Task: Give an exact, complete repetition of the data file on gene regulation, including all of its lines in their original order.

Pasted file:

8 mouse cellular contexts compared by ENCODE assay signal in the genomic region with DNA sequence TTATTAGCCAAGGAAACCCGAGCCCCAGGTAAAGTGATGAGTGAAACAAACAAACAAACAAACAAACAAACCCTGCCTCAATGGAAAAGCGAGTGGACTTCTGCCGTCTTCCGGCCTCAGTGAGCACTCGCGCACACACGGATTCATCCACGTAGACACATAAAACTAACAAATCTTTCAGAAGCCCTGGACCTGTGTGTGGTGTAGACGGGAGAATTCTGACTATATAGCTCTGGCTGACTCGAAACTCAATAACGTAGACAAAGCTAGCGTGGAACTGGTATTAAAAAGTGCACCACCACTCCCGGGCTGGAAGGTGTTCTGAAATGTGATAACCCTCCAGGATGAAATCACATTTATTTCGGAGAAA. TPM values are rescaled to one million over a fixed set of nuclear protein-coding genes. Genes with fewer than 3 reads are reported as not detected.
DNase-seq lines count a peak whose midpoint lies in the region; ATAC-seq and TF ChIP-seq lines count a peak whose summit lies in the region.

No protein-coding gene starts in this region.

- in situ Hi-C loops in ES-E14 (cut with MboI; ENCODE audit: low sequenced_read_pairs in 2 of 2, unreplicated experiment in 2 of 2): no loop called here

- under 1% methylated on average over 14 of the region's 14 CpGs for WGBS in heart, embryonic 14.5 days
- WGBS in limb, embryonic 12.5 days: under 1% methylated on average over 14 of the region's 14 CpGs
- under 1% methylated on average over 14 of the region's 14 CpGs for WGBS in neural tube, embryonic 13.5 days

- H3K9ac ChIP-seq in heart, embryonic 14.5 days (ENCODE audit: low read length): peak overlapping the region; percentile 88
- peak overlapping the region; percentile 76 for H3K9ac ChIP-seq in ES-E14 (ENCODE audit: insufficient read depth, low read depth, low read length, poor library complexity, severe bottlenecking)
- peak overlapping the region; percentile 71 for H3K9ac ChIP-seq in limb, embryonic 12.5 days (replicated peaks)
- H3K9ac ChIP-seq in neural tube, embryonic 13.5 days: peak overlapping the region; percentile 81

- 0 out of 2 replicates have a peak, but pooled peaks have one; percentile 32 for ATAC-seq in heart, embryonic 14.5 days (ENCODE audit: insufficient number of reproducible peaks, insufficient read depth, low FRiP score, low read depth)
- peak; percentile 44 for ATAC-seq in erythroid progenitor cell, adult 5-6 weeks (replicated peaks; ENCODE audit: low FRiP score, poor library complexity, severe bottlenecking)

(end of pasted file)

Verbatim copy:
8 mouse cellular contexts compared by ENCODE assay signal in the genomic region with DNA sequence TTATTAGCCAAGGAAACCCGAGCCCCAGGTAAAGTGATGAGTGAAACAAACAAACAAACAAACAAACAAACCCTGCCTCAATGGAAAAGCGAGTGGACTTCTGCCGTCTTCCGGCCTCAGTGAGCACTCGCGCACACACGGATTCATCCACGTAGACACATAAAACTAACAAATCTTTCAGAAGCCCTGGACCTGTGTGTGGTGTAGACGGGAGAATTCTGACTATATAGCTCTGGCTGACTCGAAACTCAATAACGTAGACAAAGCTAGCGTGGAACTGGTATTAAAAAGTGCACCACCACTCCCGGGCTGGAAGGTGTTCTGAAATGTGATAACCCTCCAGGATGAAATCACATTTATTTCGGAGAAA. TPM values are rescaled to one million over a fixed set of nuclear protein-coding genes. Genes with fewer than 3 reads are reported as not detected.
DNase-seq lines count a peak whose midpoint lies in the region; ATAC-seq and TF ChIP-seq lines count a peak whose summit lies in the region.

No protein-coding gene starts in this region.

- in situ Hi-C loops in ES-E14 (cut with MboI; ENCODE audit: low sequenced_read_pairs in 2 of 2, unreplicated experiment in 2 of 2): no loop called here

- under 1% methylated on average over 14 of the region's 14 CpGs for WGBS in heart, embryonic 14.5 days
- WGBS in limb, embryonic 12.5 days: under 1% methylated on average over 14 of the region's 14 CpGs
- under 1% methylated on average over 14 of the region's 14 CpGs for WGBS in neural tube, embryonic 13.5 days

- H3K9ac ChIP-seq in heart, embryonic 14.5 days (ENCODE audit: low read length): peak overlapping the region; percentile 88
- peak overlapping the region; percentile 76 for H3K9ac ChIP-seq in ES-E14 (ENCODE audit: insufficient read depth, low read depth, low read length, poor library complexity, severe bottlenecking)
- peak overlapping the region; percentile 71 for H3K9ac ChIP-seq in limb, embryonic 12.5 days (replicated peaks)
- H3K9ac ChIP-seq in neural tube, embryonic 13.5 days: peak overlapping the region; percentile 81

- 0 out of 2 replicates have a peak, but pooled peaks have one; percentile 32 for ATAC-seq in heart, embryonic 14.5 days (ENCODE audit: insufficient number of reproducible peaks, insufficient read depth, low FRiP score, low read depth)
- peak; percentile 44 for ATAC-seq in erythroid progenitor cell, adult 5-6 weeks (replicated peaks; ENCODE audit: low FRiP score, poor library complexity, severe bottlenecking)